The practise of Aikijustu in our dojo

                           Aiki-jutsu

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Aiki-jūjutsu can be broken into three styles: jujutsu (hard); aiki no jutsu (soft); and the combined aikijujutsu (hard/soft). Modern Japanese jujutsu and aikido both originated in aikijujutsu, which emphasises "an early neutralisation of an attack". Like other forms of jujutsu, it emphasises throwing techniques and joint manipulations to effectively subdue or injure an attacker. Of particular importance is the timing of a defensive technique either to blend or to neutralise an attack's effectiveness and to use the force of the attacker's movement against him. We teach a system that is characterised by ample use of atemi, or the striking of vital areas, to set up joint locking or throwing tactics.

Some of the art's striking methods employ the swinging of the outstretched arms to create power and to hit with the fists at deceptive angles, as may be observed in techniques such as the atemi that sets up gyaku empi-dori (reverse elbow lock). One of the unique characteristics of the art is the preference for controlling a downed attacker's joints with one's knee, to leave one's hands free to access weapons or to deal with the threat of other attackers.

Aiki is to pull when you are pushed, and to push when you are pulled. It is the spirit of slowness and speed, of harmonising your movement with your opponent's ki. Its opposite, kiai, is to push to the limit, while aiki never resists. The term aiki has been used since ancient times and is not unique to any school of Aikijutsu. The ki in aiki is go no sen, meaning to respond to an attack.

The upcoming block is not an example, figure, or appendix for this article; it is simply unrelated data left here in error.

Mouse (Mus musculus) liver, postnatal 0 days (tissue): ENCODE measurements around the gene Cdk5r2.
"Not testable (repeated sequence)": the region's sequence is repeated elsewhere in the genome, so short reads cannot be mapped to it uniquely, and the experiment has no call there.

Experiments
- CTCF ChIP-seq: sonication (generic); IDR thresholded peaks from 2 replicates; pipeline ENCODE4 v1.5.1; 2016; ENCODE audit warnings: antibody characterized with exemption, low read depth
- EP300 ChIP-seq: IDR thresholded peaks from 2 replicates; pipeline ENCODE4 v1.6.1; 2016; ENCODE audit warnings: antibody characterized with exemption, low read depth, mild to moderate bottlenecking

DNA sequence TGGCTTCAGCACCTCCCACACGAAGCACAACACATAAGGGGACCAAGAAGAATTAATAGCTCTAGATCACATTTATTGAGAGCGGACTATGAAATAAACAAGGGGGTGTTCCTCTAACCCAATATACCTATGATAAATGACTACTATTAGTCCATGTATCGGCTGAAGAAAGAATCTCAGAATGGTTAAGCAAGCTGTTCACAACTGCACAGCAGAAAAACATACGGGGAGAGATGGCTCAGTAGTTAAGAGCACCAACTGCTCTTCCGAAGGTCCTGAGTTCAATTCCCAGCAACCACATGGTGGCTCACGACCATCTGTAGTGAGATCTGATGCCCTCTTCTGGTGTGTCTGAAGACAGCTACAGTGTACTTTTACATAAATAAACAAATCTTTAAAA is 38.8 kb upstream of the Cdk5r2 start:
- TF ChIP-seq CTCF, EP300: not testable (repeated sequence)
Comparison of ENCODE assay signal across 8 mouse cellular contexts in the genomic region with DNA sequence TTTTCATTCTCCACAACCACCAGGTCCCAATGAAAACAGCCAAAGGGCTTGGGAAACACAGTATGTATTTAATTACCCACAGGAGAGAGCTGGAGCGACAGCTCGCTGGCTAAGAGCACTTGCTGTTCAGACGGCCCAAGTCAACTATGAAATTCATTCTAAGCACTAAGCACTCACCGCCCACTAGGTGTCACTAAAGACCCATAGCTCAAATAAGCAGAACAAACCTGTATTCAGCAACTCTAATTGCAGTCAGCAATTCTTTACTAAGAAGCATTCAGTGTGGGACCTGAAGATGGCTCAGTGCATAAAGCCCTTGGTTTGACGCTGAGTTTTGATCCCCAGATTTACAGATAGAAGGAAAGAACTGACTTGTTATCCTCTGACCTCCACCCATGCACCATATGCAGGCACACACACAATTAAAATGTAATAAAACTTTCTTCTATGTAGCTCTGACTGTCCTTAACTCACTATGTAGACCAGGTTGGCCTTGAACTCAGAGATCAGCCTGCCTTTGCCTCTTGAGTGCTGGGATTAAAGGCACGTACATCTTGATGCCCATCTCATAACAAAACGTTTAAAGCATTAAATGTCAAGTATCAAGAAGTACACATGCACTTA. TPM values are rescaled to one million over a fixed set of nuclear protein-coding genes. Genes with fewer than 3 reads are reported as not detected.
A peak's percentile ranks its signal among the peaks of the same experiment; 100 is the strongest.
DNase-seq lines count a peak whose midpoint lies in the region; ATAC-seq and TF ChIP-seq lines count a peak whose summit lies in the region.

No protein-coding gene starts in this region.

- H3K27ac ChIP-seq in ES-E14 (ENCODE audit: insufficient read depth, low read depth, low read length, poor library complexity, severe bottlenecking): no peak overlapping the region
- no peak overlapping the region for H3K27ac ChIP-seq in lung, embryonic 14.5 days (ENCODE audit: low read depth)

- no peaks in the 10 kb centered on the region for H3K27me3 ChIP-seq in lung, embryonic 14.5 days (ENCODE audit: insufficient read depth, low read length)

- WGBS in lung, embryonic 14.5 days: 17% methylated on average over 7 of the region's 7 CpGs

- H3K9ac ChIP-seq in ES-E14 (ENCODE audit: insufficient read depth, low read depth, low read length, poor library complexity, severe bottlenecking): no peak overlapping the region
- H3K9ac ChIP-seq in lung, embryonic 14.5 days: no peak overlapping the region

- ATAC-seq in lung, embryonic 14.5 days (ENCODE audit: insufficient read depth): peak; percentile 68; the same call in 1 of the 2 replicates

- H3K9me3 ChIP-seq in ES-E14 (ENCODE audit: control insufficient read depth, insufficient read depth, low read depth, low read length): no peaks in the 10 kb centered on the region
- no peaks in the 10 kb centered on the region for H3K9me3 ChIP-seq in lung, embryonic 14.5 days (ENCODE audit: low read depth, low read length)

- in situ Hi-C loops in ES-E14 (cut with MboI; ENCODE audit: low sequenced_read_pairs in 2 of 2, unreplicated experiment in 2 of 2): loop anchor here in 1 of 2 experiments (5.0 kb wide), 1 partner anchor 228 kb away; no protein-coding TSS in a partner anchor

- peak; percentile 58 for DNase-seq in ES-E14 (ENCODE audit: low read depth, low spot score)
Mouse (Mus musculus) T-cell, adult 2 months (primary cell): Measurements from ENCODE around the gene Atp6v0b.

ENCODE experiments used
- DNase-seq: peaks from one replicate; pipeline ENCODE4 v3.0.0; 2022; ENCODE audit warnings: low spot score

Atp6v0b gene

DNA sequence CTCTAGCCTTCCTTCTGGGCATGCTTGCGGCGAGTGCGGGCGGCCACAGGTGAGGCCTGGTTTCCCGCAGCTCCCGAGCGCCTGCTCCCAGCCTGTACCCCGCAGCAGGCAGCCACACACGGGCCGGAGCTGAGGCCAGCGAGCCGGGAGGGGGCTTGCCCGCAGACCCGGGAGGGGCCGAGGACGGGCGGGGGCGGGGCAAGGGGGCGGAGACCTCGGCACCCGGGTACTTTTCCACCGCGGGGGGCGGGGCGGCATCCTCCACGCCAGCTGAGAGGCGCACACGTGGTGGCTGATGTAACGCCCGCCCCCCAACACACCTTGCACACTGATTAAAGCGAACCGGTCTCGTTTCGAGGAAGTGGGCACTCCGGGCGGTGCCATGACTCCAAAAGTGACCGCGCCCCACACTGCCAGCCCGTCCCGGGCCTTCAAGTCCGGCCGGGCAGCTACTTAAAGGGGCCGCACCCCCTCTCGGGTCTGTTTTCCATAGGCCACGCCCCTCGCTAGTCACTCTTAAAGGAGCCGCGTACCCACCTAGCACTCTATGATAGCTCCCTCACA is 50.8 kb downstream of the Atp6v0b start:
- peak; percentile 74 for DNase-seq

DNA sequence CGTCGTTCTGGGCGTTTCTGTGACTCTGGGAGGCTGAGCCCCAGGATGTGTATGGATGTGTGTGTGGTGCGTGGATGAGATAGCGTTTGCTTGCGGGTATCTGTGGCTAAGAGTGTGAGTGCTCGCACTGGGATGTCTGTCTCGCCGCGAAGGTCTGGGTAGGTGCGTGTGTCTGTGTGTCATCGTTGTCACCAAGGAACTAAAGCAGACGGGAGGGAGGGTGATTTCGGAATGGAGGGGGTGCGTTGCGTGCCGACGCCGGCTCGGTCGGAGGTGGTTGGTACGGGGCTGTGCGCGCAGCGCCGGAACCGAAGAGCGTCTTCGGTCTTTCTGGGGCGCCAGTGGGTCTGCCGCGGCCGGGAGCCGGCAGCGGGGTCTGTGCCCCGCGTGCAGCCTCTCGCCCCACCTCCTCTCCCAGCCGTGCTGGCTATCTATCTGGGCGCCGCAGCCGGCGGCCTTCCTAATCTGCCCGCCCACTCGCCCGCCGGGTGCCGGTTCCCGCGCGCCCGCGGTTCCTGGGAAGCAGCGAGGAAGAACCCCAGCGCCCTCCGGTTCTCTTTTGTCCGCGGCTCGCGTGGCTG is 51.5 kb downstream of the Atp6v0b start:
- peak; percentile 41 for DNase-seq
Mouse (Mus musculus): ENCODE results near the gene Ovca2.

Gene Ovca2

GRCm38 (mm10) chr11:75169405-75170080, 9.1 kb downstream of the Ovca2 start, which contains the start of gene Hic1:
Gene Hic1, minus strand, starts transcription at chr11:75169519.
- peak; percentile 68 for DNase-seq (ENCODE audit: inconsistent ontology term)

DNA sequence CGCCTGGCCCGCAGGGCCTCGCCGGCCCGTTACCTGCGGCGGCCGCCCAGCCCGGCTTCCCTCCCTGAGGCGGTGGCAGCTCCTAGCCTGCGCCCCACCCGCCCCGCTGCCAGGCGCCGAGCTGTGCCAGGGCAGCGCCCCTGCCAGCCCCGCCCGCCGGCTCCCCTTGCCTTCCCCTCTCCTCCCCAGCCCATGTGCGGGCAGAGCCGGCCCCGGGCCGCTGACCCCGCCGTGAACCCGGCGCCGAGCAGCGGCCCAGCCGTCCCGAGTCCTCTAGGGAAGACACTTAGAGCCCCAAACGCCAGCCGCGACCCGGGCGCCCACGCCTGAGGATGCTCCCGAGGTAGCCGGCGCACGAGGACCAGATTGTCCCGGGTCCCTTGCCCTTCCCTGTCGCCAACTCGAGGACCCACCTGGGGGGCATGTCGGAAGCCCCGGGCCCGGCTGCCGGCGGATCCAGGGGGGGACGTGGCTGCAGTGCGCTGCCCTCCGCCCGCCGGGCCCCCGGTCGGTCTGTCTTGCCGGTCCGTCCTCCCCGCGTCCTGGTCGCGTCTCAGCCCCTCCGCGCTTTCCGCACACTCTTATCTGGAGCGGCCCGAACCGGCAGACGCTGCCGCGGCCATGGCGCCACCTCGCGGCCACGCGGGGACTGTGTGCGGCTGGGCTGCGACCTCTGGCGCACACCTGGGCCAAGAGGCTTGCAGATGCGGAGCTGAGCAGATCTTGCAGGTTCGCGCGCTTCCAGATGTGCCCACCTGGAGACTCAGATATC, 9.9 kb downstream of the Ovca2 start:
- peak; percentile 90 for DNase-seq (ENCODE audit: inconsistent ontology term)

Our Aiki is very much all go no sen—you first evade your opponent's attack and then strike or control him. Likewise, many other Aiki schools are primarily go no sen. You attack because an opponent attacks you.

In our dojo, we have incorporated a large number of Aikjutsu techniques for the sole purpose of rounding up and close range Karate style (Goju Ryu) and this serves as one, a tremendous weapon of self-defence and also a trusty and powerful part of your self protection skills.

Because Goju Ryu Karate is also a close range martial art, the practice of Aiki techniques come hand in hand with our own resources, as far as the Okinawan self defence skills found in the style.

We believe no one could be disadvantaged by progressing through the ranks with a vast knowledge of self protection skills, whether they'd be part of the strict sense of one's martial arts of choice.

In other words, we also believe all students should grab whatever they can from different sources, as to compliment what they already know. A well rounded student of martial arts should be one who can manage a resourceful array of self protection skills without having to resort to "underground" training as not to upset the hierarchy.

 

 
 
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